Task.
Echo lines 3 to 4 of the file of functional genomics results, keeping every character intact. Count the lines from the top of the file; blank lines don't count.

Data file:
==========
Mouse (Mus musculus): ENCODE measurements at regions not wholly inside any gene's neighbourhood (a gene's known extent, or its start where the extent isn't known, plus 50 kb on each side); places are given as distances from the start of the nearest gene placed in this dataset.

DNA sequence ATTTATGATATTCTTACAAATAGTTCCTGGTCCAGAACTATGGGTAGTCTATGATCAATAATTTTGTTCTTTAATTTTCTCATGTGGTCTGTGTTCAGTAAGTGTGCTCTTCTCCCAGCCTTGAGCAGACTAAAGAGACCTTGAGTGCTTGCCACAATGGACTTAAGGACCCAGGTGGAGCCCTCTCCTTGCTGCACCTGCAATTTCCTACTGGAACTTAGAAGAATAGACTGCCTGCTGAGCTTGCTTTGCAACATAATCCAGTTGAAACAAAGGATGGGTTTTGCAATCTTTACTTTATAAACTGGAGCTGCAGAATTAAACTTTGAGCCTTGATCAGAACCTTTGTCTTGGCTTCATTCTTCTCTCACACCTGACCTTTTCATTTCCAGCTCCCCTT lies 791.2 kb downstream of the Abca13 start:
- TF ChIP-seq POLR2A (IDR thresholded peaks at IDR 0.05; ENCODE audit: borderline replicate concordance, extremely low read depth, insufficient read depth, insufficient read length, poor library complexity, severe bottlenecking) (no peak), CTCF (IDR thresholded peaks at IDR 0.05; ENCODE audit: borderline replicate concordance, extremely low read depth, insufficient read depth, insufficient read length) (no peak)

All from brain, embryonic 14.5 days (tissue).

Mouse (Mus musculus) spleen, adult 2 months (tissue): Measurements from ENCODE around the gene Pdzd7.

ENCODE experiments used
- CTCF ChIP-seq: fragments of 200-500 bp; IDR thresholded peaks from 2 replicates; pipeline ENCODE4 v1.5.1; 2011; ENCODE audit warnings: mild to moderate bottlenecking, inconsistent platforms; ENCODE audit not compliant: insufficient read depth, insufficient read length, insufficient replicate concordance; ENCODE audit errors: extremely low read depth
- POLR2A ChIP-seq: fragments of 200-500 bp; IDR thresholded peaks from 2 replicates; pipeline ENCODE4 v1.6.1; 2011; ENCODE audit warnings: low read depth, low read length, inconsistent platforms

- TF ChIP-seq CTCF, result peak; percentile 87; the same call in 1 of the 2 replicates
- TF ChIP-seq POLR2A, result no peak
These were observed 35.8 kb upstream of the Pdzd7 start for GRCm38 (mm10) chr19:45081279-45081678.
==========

- TF ChIP-seq POLR2A (IDR thresholded peaks at IDR 0.05; ENCODE audit: borderline replicate concordance, extremely low read depth, insufficient read depth, insufficient read length, poor library complexity, severe bottlenecking) (no peak), CTCF (IDR thresholded peaks at IDR 0.05; ENCODE audit: borderline replicate concordance, extremely low read depth, insufficient read depth, insufficient read length) (no peak)

All from brain, embryonic 14.5 days (tissue).